Paper also needs arguments. Silphie replaces wood.

Paper also needs arguments. Silphie replaces wood.

Thomas Reiner | 12.05.2021

Sustainability does not stop at the substitution of plastic. Paper has also had to learn this in the meantime. Climate protection and efforts to find regional sources of raw materials are leading to the testing of alternative fiber sources that can replace wood. Europe’s largest retailer is now introducing paper packaging based on the energy crop silphie for the first time. We will see more of this. Market acceptance is growing.


 

In the early days of the ocean littering-fueled environmental debate, the strategy of replacing plastic with paper or glass was a valid sustainability argument. But those days are coming to an end. Climate protection in particular, which is becoming increasingly important, is broadening the focus of environmental protection and sustainability. The way in which raw materials are extracted, the transport kilometers required and the energy input are weighing ever more heavily. Regionality as a “learning from the lockdown” is also gaining in importance.

 

Europe’s largest retailer & wholesaler “Schwarz Gruppe” (Lidl and others) is therefore testing the use of paper packaging based on the regionally grown silphie plant for the first time in its Kaufland stores. The material comes from the start-up subsidiary “Out Nature” and packages mushrooms and tomatoes, among other things.

 

Silphie stabs wood (and plastic)

  • Silphie is an energy crop that has been used primarily as “feed” for biogas plants. According to “Out Nature,” the plant is very robust and easy to care for. Fertilizers and pesticides are virtually unnecessary, and water consumption is also limited. Another big plus is that silphie can be grown and processed regionally.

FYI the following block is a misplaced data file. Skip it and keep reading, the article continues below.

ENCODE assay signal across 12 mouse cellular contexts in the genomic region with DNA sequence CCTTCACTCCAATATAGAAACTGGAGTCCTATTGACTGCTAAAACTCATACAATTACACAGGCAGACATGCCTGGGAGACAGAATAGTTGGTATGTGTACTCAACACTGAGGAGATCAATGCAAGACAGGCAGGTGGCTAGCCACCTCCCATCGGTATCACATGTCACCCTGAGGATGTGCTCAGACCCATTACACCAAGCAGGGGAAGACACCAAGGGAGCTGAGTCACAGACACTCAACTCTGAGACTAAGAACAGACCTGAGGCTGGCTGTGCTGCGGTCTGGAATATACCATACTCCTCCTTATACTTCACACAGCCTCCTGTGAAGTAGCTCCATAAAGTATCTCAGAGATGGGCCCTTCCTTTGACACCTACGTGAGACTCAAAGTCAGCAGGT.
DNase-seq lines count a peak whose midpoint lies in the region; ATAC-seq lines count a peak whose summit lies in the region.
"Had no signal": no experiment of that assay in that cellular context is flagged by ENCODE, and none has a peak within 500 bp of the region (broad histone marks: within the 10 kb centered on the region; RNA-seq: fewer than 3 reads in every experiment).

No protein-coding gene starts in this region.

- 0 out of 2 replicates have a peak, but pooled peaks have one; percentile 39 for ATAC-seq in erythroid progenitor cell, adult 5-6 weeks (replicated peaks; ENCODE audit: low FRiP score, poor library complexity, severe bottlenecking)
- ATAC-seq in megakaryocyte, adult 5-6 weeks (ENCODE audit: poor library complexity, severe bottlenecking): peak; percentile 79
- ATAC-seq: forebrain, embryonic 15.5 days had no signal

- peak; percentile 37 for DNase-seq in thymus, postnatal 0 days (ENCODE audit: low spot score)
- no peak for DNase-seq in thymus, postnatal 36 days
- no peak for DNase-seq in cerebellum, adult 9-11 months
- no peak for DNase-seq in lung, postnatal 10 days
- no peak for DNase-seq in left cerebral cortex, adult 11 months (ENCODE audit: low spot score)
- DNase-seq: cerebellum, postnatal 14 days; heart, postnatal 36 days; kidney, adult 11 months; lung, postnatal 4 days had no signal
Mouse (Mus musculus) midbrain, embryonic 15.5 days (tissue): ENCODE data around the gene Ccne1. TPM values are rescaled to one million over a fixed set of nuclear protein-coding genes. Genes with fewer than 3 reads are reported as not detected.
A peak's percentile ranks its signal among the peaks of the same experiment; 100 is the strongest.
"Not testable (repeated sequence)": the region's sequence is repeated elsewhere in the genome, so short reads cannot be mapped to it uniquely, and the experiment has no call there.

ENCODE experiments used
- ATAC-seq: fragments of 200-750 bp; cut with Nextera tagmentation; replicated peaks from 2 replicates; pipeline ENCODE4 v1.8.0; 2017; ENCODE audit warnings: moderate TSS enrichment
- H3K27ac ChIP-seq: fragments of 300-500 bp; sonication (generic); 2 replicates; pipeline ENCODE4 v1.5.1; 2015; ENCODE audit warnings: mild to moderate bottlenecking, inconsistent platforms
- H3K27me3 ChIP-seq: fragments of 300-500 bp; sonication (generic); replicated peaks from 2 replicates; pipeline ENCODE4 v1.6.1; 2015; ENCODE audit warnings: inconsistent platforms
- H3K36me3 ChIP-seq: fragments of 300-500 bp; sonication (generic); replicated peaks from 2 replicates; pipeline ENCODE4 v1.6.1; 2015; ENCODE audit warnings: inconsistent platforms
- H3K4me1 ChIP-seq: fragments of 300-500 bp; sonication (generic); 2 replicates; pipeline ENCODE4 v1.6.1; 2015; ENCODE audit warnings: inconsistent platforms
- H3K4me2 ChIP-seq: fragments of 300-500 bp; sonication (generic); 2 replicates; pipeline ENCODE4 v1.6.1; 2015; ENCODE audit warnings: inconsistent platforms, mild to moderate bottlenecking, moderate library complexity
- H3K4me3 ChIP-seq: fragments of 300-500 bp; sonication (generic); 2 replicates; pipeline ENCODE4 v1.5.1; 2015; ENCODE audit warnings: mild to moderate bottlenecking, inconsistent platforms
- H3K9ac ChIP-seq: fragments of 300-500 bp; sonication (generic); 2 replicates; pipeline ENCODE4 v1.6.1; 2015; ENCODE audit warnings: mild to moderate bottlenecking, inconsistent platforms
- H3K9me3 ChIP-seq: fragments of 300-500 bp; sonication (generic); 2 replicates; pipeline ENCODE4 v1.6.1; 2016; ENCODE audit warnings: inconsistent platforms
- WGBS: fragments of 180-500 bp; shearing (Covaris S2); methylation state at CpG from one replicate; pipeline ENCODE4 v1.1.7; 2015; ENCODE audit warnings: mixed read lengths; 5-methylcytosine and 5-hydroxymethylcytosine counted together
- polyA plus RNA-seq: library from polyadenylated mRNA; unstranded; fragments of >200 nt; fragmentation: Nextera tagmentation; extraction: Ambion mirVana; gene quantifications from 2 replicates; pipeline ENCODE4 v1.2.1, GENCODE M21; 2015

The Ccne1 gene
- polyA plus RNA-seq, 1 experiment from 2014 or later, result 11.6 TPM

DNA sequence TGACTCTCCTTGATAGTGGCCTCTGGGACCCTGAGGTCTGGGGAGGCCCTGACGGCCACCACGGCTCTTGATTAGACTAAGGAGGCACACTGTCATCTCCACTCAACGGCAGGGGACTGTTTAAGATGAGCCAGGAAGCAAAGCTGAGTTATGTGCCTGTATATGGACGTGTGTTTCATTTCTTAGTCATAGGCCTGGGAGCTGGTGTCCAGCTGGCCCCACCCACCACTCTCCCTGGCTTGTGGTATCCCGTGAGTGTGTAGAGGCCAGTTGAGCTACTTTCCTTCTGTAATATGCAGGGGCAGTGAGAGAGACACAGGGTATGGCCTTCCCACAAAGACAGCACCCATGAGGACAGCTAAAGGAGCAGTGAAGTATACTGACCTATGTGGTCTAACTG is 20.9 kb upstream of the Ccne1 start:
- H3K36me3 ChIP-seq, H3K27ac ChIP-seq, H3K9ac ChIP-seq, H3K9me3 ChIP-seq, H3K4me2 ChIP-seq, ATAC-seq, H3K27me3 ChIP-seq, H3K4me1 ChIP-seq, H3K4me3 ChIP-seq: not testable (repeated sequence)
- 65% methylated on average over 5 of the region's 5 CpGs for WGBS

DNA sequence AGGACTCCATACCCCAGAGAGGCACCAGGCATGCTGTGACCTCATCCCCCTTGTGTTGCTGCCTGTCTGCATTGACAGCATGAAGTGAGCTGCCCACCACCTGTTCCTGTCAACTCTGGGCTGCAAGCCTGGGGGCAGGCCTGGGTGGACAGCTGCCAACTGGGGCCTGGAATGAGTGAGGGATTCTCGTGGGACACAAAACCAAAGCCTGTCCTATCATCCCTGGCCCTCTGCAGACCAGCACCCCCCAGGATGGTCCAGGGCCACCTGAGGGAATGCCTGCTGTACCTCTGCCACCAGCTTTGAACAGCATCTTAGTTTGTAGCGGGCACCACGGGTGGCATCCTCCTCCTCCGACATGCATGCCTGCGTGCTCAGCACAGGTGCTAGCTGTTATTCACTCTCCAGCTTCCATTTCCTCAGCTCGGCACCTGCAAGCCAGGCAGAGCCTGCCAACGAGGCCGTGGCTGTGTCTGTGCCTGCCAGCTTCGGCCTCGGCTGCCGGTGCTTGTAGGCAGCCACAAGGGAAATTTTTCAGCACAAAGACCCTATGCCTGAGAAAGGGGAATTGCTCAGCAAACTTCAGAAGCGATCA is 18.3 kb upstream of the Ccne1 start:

• The plant fibers are separated using a biothermal process. Unused plant components subsequently go into biogas energy production.
  • According to the producer, the silphie paper can be used in a wide range of paper applications. However, “Out Nature” sees the main focus in paper packaging, especially those with direct food contact.
  • The paper packaging silphie fibers are recyclable and can be disposed of through the existing waste paper cycle.
  • In the future, the Schwarz Group intends to use the Silphie packaging not only in paper and cardboard packaging, but also to test it as an alternative for conventional plastic packaging.

 

Award-winning packaging material from own production

The Schwarz Group sources the silphie paper from “Out Nature,” a start-up subsidiary of the “ProZero Foundation,” which also belongs to the Schwarz Group. Out Nature works with “Silphie Paper,” a company founded in 2019, to produce the paper.

The solution was awarded the German Packaging Prize in the “New Material” category at the end of 2020. This was followed in early 2021 by winning the World Star Award from the World Packaging Organization in the “Packaging Materials & Components” category.

 

“No Plastic” is no longer enough

Following the success of a pilot phase in 2020, Kaufland is now launching silphie packaging for certain vegetables, such as cress, mushrooms and tomatoes.

The company has understood that the requirements for sustainable packaging have changed. Just “no plastic” is no longer enough. The climate debate in particular is broadening the focus. Therefore, we will see more of such alternative approaches. Market acceptance will continue to grow.

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